3. 12. 41.
Of all the companies in the U.S., Duke Energy is the 3rd largest emitter of CO2. Of all the companies in the world, Duke is the 12th biggest emitter. And if North Carolina-based Duke were a country, it would rank No. 41 in terms of greenhouse gas emissions, ahead of entire nations in Europe, Africa and Asia.
And yet…Jim Rogers, Duke’s longtime president, CEO and chairman, is pushing as hard as anyone in corporate America to get a climate-change bill passed by Congress. His company helped the U.S. Climate Action Partnership get going, and he was key in getting some (but not all) utility-company CEOs to support carbon regulation.
“We’re very focused on legislation getting done in the U.S. this year,” Rogers says.
Indeed, Duke is “operating today as if climate legislation has already passed,” Rogers says. The company is investing in nuclear power, cleaner coal, wind, smart grid technology, efficiency and solar energy. Rogers says:
We’re in the most transformative period in the history of the power industry, Our mission is to decarbonize our entire fleet.
I sat down with Rogers last weekend after he spoke at the Society of Environmental Journalists conference in Madison, Wisconsin. He’s a pleasure to interview—he answers questions, he’s direct and he’s charming. (He used to be a newspaper reporter so he knows how to tell a story, too. You can listen to excerpts of our talk in a podcast at The Energy Collective, where I’m a lead blogger. ) By the end of our conversation, I had a better understanding of why Rogers and Duke have become advocates of a cap-and-trade scheme to regulate global warming pollution.
Rogers, who is 62, has been a utility-company CEO since 1988. He’s also been a consumer advocate (as an assistant attorney general in Kentucky) and a federal regulator (at the FERC) so he sees issues from different perspectives. More important, Duke Energy is, for the most part, a regulated utility—meaning that its major investments and electricity rates must be approved by state public utility regulators. So if Rogers can convince those regulators that his investments in low-carbon power generation make sense, he should be able to make a good return.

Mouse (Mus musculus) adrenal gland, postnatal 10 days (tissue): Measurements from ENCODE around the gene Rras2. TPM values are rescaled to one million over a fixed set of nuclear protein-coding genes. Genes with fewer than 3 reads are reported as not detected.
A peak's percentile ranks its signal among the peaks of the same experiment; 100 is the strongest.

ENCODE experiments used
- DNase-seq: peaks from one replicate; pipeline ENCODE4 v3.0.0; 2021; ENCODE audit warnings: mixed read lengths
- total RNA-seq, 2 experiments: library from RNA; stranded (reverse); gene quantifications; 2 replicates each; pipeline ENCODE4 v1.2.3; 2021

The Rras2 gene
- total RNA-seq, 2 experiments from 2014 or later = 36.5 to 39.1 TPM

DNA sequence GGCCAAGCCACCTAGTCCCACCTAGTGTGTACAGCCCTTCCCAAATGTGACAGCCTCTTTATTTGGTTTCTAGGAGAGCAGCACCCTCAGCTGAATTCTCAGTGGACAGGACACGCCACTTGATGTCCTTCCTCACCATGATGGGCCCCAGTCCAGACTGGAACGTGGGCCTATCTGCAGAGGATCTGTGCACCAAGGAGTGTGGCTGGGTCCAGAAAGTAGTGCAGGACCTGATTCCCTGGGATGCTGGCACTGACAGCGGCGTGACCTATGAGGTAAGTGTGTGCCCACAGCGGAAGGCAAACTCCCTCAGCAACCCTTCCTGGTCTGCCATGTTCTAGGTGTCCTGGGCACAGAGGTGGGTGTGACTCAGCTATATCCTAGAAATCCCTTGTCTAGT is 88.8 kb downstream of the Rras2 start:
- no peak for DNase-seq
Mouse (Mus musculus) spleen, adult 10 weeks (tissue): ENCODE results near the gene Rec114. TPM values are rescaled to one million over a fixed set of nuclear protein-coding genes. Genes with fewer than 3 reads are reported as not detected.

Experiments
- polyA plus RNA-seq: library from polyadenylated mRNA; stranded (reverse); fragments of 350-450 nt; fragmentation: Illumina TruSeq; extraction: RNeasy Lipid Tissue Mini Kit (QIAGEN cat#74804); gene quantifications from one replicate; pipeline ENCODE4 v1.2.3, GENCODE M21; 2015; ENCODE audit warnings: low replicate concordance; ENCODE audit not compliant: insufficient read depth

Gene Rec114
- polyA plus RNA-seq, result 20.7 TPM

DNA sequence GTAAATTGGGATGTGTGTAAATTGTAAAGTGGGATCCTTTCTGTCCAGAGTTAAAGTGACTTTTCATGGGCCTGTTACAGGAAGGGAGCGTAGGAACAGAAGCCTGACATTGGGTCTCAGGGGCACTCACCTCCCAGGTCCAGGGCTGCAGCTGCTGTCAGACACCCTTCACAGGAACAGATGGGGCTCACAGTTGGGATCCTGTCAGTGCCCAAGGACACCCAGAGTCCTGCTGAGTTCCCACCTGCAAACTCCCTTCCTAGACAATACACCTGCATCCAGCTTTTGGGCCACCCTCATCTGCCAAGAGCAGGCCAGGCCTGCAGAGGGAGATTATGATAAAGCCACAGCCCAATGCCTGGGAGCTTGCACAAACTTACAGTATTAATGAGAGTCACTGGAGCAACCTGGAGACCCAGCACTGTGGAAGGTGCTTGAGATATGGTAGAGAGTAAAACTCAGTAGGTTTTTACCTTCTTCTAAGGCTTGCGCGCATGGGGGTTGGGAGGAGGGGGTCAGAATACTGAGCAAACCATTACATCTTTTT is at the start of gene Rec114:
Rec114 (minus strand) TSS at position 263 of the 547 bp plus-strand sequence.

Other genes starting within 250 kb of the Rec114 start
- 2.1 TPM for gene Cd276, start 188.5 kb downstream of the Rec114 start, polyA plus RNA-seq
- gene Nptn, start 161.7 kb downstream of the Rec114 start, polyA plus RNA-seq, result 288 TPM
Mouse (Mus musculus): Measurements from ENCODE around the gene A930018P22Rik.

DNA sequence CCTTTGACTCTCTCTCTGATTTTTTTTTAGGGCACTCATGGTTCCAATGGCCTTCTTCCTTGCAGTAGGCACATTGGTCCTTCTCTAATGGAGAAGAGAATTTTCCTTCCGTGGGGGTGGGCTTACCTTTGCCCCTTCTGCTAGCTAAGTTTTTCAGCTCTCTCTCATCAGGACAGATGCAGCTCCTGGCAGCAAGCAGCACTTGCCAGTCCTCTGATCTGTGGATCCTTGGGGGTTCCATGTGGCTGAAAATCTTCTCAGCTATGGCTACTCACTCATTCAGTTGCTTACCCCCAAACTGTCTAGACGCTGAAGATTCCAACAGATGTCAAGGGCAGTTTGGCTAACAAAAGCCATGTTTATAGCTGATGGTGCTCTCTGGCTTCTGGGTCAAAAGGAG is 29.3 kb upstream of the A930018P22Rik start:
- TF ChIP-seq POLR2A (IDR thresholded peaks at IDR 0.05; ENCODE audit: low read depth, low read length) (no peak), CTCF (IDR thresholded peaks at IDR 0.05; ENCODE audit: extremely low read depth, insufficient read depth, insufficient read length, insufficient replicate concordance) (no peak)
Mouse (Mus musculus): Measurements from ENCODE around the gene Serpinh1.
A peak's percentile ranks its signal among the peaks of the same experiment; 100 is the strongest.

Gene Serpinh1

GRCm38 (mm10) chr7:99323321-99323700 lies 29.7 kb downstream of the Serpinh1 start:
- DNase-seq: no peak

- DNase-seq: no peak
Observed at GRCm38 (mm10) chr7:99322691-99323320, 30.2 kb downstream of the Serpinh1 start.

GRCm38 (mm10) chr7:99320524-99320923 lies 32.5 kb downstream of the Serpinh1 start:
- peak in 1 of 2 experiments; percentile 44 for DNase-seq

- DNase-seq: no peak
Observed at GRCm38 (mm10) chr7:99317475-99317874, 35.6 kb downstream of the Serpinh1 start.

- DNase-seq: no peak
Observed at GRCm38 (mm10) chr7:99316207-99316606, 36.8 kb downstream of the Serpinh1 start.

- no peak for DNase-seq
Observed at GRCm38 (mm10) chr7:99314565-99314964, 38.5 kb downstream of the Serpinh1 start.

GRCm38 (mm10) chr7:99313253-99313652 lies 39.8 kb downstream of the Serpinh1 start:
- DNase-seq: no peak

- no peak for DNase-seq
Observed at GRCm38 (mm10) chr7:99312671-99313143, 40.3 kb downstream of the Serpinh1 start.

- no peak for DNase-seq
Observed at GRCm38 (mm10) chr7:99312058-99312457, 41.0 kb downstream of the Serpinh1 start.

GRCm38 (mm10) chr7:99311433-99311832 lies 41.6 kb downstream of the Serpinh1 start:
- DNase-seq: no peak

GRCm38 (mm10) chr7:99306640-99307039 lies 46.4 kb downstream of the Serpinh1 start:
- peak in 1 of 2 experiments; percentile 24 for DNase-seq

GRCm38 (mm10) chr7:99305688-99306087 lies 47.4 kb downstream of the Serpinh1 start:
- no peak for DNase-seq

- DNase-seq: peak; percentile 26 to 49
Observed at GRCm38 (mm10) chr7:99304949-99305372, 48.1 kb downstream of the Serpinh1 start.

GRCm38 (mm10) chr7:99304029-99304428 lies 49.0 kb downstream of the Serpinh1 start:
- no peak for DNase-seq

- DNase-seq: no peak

“Moving to a low carbon world is an earnings opportunity for me,” Rogers said. “If I have to retrofit my fleet, that’s earnings growth.” That’s assuming, of course, that state regulators will permit him to raise rates for customers to cover the costs of renewable power, cleaner coal or new nuclear plants.
This helps explain why Rogers doesn’t try to pretend that the transition to a low-carbon world will be easy or cost-free. He needs to set the stage for future price increases that he knows are an inevitable. He says:
As we transform, as we invest in renewables, as we invest in smart grid, as we invest in retiring existing plants and building new plants, the price of electricity is going to go up.
Certainly Duke’s plans are ambitious. The company wants to spend about $20 billion to build two nuclear plants, whose ownership would be shared with other utilities and major customers. “Nuclear is key to our ability to produce baseload electricity with zero greenhouse gas emissions,” Rogers says.
Duke also plans to build two coal plants, at a cost of $5 billion, one in Indiana that would be designed so that it could capture and store carbon, the other a conventional but highly-efficient plant in North Carolina. The North Carolina plant, called Cliffside, has generated lots of opposition, but Rogers says it’s needed to enable him to shut older plants that generate more local pollutants.
“I have to balance affordability, reliability and clean,” he says.
Duke also would like to invest about $1.5 billion in gas combined-cycle plants, which have lower emissions than coal plants, another $1 billion on wind farms spread across 14 states, another $1 billion on so-called smart grid technology and smaller amounts on rooftop solar, biomass and landfill gas. The company is also aggressively promoting energy efficiency to homeowners and businesses.
Interestingly, Rogers confounds critics at both extremes of the energy and climate debate. Some other utility-company CEOs think he has been too quick to embrace carbon regulation, while environmentalists fault him not only for wanting to build new coal plants but for his blunt talk about costs and skepticism about the claim that carbon regulation will create “green jobs.”
“I think it’s a mistake for us to talk about the green jobs that will be created from renewables,” he says. “We run the risk of misleading the America people.”
Rogers can’t afford to promise more than Duke can deliver, if only because he needs to prepare his regulators and customers for the shocks ahead. Indeed it’s striking the degree to which Duke’s business depends on elected officials and regulators in Washington and the state capitals who make energy and climate policy, set utility rates and determine his rate of return.
“I say to people that I’m in the power business,” Rogers observes.
“Electricity is only a byproduct.”